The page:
November’s #OTalk Research is exploring Routine evaluation in practice – How can it contribute to relevant research and enquiry? It is being hosted by Duncan Pentland (@DuncsOT) and supported by Jenny Preston (@preston_jenny).
Research can be an intimidating word. It can come with lots of baggage, no matter where you are as an occupational therapist – students worry about the need to understand research as part of their education, practitioners worry that it’s something they are supposed to be doing or using but feel they aren’t, academics worry that their research won’t have ‘impact’ or that they won’t be able to get it funded, and so on and so forth.
The doing of research is about finding things out. It is about enquiry; asking questions about our world and going to some effort to answer those questions in ways that don’t rely on superstitions, gut feelings, guesses, gurus and so on.
One of the big things I have learned during my time in various roles since I chose to become and occupational therapist is that the doing of research (in its broadest sense as an attempt to find out about the world) encompasses a very wide range of activities indeed. Some of these are aligned strongly with the definitions of research that stress systematic investigation and all of the language that goes with the near millennium of development in ‘modern’ science.
However, as a species humans have always, and will continue to learn from our immediate environments. We don’t jump straight to highly systematic investigations and controlled experimentation in our daily lives, but we do enquire. We ask questions and collect information, most often through observation and experience (and sometimes measurement), and we analyse it using the most powerful and intricate tools we know about – our minds. In the academic field it is rare to go from question/idea to formal research/experiment straight away. Rather, knowledge about the topic is built up from one end of the enquiry spectrum, which often starts with observation in practice.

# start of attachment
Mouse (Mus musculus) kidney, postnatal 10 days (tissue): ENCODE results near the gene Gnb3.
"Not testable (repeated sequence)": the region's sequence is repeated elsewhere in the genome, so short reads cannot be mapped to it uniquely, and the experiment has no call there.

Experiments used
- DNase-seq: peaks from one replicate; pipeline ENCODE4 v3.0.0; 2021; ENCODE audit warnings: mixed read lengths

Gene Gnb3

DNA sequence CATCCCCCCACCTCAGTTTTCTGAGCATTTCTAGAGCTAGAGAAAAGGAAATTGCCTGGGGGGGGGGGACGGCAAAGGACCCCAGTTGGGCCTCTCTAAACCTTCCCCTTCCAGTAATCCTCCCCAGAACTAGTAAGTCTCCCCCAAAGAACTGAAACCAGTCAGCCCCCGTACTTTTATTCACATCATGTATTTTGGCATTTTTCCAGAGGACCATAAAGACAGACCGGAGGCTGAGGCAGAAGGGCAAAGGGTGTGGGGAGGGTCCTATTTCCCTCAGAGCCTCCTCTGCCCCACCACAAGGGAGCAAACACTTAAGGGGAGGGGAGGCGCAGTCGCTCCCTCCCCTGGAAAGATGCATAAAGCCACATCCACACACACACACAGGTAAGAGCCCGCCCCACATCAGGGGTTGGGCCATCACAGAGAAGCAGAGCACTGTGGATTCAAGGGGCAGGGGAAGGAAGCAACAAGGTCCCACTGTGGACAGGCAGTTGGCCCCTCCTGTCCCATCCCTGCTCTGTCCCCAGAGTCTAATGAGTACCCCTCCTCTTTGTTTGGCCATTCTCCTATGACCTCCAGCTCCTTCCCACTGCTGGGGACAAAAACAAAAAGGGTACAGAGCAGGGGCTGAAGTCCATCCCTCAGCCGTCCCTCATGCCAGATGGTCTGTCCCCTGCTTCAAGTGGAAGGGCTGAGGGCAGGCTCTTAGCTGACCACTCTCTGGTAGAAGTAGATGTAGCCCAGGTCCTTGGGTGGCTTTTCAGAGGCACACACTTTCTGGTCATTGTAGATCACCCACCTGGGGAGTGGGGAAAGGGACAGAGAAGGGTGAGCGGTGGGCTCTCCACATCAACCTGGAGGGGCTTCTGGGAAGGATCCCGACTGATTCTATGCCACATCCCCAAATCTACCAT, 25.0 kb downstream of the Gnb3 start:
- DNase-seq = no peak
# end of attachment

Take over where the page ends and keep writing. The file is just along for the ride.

This is where the subject of the OTalk comes in – Routine evaluation in practice – How can it contribute to relevant research and enquiry?
Arguably, we ‘do’ research all the time in practice. Collecting data, in many different forms, about the impact of our practice on the people we work with falls under the idea that valuable and worthwhile research spans a range of activities, and is not just limited to what happens on ‘named’ research programmes.
However, recognising the role routine evaluation can play in advancing our professional body of knowledge, and making sure that routine evaluation is valued both those who do it, and those who might enable us to make more use of information is a challenge.
But it is a challenge we can begin to overcome, and I think a good place to start is to talk about the why and how of routine evaluation, and where this fits on the research spectrum.
One thing I have learned from various roles supporting health and social care professionals to collect and use data more meaningfully is that, if there’s no obvious advantage or benefit to doing it, it either doesn’t happen, or become a burden that becomes resented. At the same time, there is often a realisation small changes to the way information is collected can have real benefits. Sometimes that is adding a few extra points of information to allow specific practice issues to be considered more thoroughly, to changing the way team and individuals access data so they can make more use of it.
So the questions for tonight are designed to get us thinking about how to bring more value to evaluation, how to link these activities to the ‘doing’ of research enquiry, and how to recognise that audit, service evaluation and routine analysis are all valuable parts ways of enquiring and generating knowledge for and about occupational therapy.
- How joined up do you think your evaluation is?
- Do you measure or count things that matter from your professional perspective and the perspectives of the people you work with, or is it driven by other factors?
- What questions about your practice do you want to ask or investigate?
- Capturing the complex range of impacts can be difficult but can lead to important research, what do you want to be able to evaluate in practice but can’t?
- Have you tried to use evaluation data before, and if so how successful were you?
- What would need to happen to make your routine evaluation more valuable…to you, your service and the people you work with?
- What would make it easier for you to use the data you collect for enquiry/research?
- What would you need to be able more easily share the things you learn from or develop in practice?
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